Tuneleak Records [Release date: 29.03.16]
Ben Craven is an Australian multi-instrumentalist – self-described as a ‘cinematic progressive rock singer-songwriter’.
‘Last Chance To Hear’ is his third studio album to date following ‘Two False Idols’ in 2005 and 2011’s ‘Great And Terrible Potions’ which garnered four stars in my review – having been docked one star for its occasionally twee lyrics.
This latest effort extrapolates Craven’s fears regarding the future of music as an art form with record companies re-issuing, remastering and re-packaging old product in a desperate attempt to make as much as they can before online streaming deals the fatal blow to that particular golden goose.
In a monstrous irony, ‘Last Chance To Hear’ will likely do very little to encourage the buying of hard-product as most of the album, whilst certainly ‘cinematic’ in the literal sense of the word, sounds like a cobbled-together compilation of ‘70s and ‘80s science fiction ‘B’ movie soundtracks.
So where is that heading – other than being shunted into the ‘niche-market’ siding and thence to the bargain-bin of despair?
What compounds this bum/custard interface scenario is the appearence of one William Shatner (yes, Captain Kirk, folks) to lend his overblown half-sung / half-spoken vocals to what should be the centrepiece of the album.
‘Spy In The Sky – Part 3’ begins promisingly with an excellent synth-driven riff before Shatner sh*ts all over it – his grating style of emphasising certain words almost for comic effect is not clever and it most certainly isn’t funny.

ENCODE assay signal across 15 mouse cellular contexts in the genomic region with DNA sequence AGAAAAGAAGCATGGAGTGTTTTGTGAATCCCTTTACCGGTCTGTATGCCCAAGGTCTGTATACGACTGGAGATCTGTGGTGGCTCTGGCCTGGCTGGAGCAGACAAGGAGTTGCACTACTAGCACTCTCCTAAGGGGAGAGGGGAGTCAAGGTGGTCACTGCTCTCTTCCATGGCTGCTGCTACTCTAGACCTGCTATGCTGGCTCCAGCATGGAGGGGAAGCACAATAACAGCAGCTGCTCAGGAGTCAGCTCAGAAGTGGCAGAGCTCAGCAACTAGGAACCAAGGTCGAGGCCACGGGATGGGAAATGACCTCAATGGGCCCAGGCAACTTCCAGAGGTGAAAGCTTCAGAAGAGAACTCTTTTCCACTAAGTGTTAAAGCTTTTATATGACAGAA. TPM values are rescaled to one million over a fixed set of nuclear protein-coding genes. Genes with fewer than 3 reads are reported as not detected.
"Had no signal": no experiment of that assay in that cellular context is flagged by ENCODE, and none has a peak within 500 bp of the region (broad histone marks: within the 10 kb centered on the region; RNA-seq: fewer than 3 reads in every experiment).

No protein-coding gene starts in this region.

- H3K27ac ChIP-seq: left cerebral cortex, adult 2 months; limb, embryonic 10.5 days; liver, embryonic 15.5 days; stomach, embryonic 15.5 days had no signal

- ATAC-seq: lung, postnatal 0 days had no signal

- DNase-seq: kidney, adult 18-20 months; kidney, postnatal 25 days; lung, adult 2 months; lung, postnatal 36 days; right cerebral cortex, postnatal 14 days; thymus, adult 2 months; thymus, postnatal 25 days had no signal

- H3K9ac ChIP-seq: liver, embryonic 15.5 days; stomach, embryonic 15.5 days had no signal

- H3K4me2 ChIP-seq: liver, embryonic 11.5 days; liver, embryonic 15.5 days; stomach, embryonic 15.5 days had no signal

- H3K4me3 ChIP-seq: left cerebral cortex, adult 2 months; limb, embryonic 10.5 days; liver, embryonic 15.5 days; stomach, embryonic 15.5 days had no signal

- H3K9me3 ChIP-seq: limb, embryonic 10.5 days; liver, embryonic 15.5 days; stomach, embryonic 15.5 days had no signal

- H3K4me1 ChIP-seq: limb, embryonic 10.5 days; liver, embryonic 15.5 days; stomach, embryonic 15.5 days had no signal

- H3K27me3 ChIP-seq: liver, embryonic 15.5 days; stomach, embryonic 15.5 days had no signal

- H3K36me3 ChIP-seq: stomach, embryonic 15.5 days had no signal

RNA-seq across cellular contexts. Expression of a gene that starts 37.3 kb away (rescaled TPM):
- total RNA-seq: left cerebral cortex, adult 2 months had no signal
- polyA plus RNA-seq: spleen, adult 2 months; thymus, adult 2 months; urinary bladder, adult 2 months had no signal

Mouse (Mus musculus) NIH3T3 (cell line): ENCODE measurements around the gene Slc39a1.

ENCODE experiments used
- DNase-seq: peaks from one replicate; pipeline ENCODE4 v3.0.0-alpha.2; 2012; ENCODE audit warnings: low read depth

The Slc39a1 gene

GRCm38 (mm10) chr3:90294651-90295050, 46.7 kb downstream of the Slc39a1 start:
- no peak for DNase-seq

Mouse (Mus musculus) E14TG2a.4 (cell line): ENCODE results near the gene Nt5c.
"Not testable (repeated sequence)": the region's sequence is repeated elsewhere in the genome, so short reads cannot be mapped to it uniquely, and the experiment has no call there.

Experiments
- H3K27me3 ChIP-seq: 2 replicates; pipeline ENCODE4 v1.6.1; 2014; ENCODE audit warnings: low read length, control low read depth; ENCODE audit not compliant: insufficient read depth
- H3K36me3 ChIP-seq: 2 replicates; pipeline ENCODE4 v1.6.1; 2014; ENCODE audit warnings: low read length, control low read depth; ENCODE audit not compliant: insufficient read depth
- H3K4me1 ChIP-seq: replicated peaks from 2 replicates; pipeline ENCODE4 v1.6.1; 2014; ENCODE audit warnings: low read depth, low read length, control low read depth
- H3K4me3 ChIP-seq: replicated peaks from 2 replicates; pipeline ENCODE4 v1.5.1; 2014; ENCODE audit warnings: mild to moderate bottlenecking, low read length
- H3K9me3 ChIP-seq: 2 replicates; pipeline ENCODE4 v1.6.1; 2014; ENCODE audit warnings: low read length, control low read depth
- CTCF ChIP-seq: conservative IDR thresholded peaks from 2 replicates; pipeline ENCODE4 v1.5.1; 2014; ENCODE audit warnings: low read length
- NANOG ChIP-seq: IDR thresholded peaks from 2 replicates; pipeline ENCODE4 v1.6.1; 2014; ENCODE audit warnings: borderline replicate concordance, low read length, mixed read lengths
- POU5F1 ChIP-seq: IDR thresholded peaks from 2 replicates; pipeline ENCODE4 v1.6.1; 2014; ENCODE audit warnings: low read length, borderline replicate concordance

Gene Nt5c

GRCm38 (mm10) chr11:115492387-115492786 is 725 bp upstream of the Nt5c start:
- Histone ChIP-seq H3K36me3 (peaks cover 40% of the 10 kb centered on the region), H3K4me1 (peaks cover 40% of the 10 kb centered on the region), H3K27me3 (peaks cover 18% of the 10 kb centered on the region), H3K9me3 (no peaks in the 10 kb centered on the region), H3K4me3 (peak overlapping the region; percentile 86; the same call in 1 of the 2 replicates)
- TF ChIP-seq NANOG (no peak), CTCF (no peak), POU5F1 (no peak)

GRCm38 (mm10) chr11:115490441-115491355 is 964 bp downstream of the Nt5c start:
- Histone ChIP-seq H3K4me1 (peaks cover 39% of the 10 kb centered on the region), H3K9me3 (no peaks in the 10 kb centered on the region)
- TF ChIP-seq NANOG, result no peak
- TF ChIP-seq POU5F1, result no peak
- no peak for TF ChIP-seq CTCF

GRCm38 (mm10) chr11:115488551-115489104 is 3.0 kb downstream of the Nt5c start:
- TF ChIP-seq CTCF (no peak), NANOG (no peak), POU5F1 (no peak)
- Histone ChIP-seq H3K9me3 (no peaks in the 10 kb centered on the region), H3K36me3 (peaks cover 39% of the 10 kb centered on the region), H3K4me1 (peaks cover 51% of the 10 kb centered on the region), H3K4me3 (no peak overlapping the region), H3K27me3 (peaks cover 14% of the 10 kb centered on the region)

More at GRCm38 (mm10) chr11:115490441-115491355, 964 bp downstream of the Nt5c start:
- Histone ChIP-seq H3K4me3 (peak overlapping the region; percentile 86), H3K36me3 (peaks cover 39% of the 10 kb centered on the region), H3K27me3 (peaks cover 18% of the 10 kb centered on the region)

What’s the point? One or two might be mildly amused, and Star Trek fans might be mildly interested but I suspect most self-respecting music fans will give it the two fingers of derision.
As for the rest of the album, it has its moments and you can’t argue that it’s all very well played, but the overriding impression is one of a mangled collection of music fusing together the soundtracks of ‘Revenge Of The Swamp Monster’, ‘Aliens At The Edge Of Time’, an unseen ‘60s James Bond film and ‘Scooby Doo’.
And this is what is so depressing about the whole thing – we know from his previous albums that Craven is a good songwriter and an exceptional musician, so exactly what he’s doing here is probably beyond my ken.
A wasted opportunity to build on his last album’s promise – and too clever by half. **
Review by Alan Jones
Alan sequences “The Eclectic Mix” on Get Ready to ROCK! Radio, third Sunday of the month at 16:00. Expect some prog. Maybe not Ben Craven.
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